0

The full content of Annals is available to subscribers

Subscribe/Learn More  >
Articles |

Antibiotic Therapy in Lyme Disease

ALLEN C. STEERE, M.D.; STEPHEN E. MALAWISTA, M.D.; JAMES H. NEWMAN, M.D.; PHYLLIS N. SPIELER, M.D.; and NICHOLAS H. BARTENHAGEN, M.D.
[+] Article and Author Information

Grant support: in part by U.S. Public Health Service Grants AM-20358, AM-10493, AM-07107, AM-5639, RR-05443, and RR-00125; the Arthritis Foundation and its Connecticut Chapter; and the Kroc Foundation of Santa Ynez, California.

▸Requests for reprints should be addressed to Allen C. Steere, M.D.; Department of Internal Medicine, Yale University School of Medicine, 333 Cedar Street; New Haven, CT 06510.


New Haven, Connecticut


© 1980 American College of PhysiciansAmerican College of Physicians


Ann Intern Med. 1980;93(1_Part_1):1-8. doi:10.7326/0003-4819-93-1-1
Text Size: A A A

We studied antibiotic efficacy in 113 patients with erythema chronicum migrans, the first manifestation of Lyme disease. Erythema chronicum migrans and its associated symptoms resolved faster in patients given penicillin or tetracycline (median duration, 4 and 2 days, respectively) than in untreated patients (10 days; P < 0.001 and P = 0.005, respectively). Erythromycin had no significant effect. Although the frequency of subsequent neurologic and cardiac abnormalities was similar in all four groups, significantly fewer patients given penicillin developed arthritis than did untreated patients (P = 0.001). Among 15 patients with arthritis who were followed for at least 29 months, the total duration of joint involvement was shorter in penicillin-treated patients (median, 4 weeks) than in untreated patients (17 weeks; P = 0.019). Although the clinical manifestations of the disease may fluctuate in frequency from year to year and influence apparent antibiotic effect, we conclude that penicillin therapy shortens the duration of erythema chronicum migrans and may prevent or attenuate subsequent arthritis.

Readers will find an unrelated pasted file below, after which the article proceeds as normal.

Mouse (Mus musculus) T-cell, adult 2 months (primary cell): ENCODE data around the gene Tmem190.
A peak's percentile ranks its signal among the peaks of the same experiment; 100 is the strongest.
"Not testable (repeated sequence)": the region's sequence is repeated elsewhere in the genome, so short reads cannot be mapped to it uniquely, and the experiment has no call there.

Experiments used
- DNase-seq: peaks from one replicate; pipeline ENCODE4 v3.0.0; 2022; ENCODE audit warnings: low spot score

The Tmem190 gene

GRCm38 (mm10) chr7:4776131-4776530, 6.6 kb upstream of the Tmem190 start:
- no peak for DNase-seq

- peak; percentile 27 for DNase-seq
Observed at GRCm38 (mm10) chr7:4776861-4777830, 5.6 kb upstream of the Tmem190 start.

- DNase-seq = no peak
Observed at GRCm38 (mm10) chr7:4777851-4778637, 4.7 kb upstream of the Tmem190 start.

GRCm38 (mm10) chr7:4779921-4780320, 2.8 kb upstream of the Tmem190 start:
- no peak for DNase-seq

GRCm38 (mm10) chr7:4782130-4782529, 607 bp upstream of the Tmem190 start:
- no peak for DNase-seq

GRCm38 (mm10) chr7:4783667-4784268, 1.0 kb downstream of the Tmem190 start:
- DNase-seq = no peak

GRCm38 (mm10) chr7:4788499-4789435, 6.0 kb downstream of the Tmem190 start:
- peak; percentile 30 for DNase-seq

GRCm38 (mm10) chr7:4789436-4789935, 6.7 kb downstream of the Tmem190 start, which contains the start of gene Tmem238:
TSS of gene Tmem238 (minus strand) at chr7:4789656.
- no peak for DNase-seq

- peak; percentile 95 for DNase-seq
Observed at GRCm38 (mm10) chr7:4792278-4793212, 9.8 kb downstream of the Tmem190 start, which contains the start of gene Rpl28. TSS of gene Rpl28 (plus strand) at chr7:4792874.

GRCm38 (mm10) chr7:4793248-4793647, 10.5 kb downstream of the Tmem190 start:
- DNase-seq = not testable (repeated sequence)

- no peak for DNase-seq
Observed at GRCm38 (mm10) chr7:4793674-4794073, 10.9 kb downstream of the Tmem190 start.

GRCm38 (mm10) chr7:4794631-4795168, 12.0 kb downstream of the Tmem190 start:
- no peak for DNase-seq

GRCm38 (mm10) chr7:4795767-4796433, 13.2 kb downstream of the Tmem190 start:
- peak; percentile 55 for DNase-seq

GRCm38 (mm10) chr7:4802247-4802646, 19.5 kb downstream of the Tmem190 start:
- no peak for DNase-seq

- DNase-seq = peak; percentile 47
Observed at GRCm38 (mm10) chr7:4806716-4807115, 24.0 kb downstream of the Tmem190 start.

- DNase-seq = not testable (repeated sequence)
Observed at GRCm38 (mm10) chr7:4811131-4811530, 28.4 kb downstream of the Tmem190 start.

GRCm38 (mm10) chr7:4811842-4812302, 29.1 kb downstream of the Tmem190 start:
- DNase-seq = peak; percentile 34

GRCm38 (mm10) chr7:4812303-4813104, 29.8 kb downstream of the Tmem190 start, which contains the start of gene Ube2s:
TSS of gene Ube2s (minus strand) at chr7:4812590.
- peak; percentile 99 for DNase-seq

Figures

Tables

References

Letters

NOTE:
Citing articles are presented as examples only. In non-demo SCM6 implementation, integration with CrossRef’s "Cited By" API will populate this tab (http://www.crossref.org/citedby.html).

Comments

Submit a Comment
Submit a Comment

Summary for Patients

Clinical Slide Sets

Terms of Use

The In the Clinic® slide sets are owned and copyrighted by the American College of Physicians (ACP). All text, graphics, trademarks, and other intellectual property incorporated into the slide sets remain the sole and exclusive property of the ACP. The slide sets may be used only by the person who downloads or purchases them and only for the purpose of presenting them during not-for-profit educational activities. Users may incorporate the entire slide set or selected individual slides into their own teaching presentations but may not alter the content of the slides in any way or remove the ACP copyright notice. Users may make print copies for use as hand-outs for the audience the user is personally addressing but may not otherwise reproduce or distribute the slides by any means or media, including but not limited to sending them as e-mail attachments, posting them on Internet or Intranet sites, publishing them in meeting proceedings, or making them available for sale or distribution in any unauthorized form, without the express written permission of the ACP. Unauthorized use of the In the Clinic slide sets will constitute copyright infringement.

Toolkit

Buy Now

to gain full access to the content and tools.

Want to Subscribe?

Learn more about subscription options

Advertisement
Related Articles
Journal Club
Related Point of Care
Topic Collections
PubMed Articles
Bullous Lyme disease. J Am Acad Dermatol 2014;71(4):e133-4.
Is there a place for xenodiagnosis in the clinic? Expert Rev Anti Infect Ther 2014;12(11):1307-10.
Forgot your password?
Enter your username and email address. We'll send you a reminder to the email address on record.
(Required)
(Required)